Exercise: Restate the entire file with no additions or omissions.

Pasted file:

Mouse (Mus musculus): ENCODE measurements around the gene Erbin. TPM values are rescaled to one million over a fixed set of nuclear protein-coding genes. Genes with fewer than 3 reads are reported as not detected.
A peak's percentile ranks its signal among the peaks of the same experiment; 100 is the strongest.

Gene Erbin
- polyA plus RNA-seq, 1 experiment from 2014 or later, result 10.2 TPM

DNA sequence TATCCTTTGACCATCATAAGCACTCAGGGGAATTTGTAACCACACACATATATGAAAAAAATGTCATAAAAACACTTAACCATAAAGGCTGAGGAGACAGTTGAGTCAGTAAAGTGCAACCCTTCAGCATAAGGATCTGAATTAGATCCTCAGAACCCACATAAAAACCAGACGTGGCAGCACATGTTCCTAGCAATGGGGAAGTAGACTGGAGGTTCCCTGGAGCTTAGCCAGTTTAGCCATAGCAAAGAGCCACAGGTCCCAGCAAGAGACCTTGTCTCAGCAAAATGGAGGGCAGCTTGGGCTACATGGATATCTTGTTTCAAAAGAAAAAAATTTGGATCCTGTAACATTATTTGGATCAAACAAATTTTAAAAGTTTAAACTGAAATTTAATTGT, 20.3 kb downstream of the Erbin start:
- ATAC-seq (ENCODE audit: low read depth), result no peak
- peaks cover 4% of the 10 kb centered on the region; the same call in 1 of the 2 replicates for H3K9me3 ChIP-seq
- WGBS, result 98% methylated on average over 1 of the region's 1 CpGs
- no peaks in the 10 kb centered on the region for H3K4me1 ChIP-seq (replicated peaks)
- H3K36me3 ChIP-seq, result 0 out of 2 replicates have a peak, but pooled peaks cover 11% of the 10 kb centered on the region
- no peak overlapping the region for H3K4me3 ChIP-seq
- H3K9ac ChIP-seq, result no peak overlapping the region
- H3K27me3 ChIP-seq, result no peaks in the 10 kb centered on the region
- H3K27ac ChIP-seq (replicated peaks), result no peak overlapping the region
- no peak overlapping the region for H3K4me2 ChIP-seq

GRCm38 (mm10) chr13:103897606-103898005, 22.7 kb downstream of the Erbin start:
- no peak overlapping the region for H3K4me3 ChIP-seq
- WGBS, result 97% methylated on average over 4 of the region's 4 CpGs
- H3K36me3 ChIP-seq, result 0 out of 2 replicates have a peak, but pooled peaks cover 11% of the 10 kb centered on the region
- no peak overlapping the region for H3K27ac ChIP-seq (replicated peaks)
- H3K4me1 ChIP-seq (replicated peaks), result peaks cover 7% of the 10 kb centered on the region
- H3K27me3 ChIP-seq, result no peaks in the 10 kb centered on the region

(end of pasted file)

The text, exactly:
Mouse (Mus musculus): ENCODE measurements around the gene Erbin. TPM values are rescaled to one million over a fixed set of nuclear protein-coding genes. Genes with fewer than 3 reads are reported as not detected.
A peak's percentile ranks its signal among the peaks of the same experiment; 100 is the strongest.

Gene Erbin
- polyA plus RNA-seq, 1 experiment from 2014 or later, result 10.2 TPM

DNA sequence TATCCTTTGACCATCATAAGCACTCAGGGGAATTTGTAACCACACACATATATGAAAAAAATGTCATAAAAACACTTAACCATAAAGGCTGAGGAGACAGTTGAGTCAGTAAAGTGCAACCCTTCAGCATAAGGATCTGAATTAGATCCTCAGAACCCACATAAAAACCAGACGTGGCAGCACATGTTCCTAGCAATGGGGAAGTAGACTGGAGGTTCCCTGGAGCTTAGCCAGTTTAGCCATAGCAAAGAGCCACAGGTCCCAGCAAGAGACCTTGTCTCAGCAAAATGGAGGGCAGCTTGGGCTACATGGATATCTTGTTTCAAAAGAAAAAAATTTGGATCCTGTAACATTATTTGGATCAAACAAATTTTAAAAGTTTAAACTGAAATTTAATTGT, 20.3 kb downstream of the Erbin start:
- ATAC-seq (ENCODE audit: low read depth), result no peak
- peaks cover 4% of the 10 kb centered on the region; the same call in 1 of the 2 replicates for H3K9me3 ChIP-seq
- WGBS, result 98% methylated on average over 1 of the region's 1 CpGs
- no peaks in the 10 kb centered on the region for H3K4me1 ChIP-seq (replicated peaks)
- H3K36me3 ChIP-seq, result 0 out of 2 replicates have a peak, but pooled peaks cover 11% of the 10 kb centered on the region
- no peak overlapping the region for H3K4me3 ChIP-seq
- H3K9ac ChIP-seq, result no peak overlapping the region
- H3K27me3 ChIP-seq, result no peaks in the 10 kb centered on the region
- H3K27ac ChIP-seq (replicated peaks), result no peak overlapping the region
- no peak overlapping the region for H3K4me2 ChIP-seq

GRCm38 (mm10) chr13:103897606-103898005, 22.7 kb downstream of the Erbin start:
- no peak overlapping the region for H3K4me3 ChIP-seq
- WGBS, result 97% methylated on average over 4 of the region's 4 CpGs
- H3K36me3 ChIP-seq, result 0 out of 2 replicates have a peak, but pooled peaks cover 11% of the 10 kb centered on the region
- no peak overlapping the region for H3K27ac ChIP-seq (replicated peaks)
- H3K4me1 ChIP-seq (replicated peaks), result peaks cover 7% of the 10 kb centered on the region
- H3K27me3 ChIP-seq, result no peaks in the 10 kb centered on the region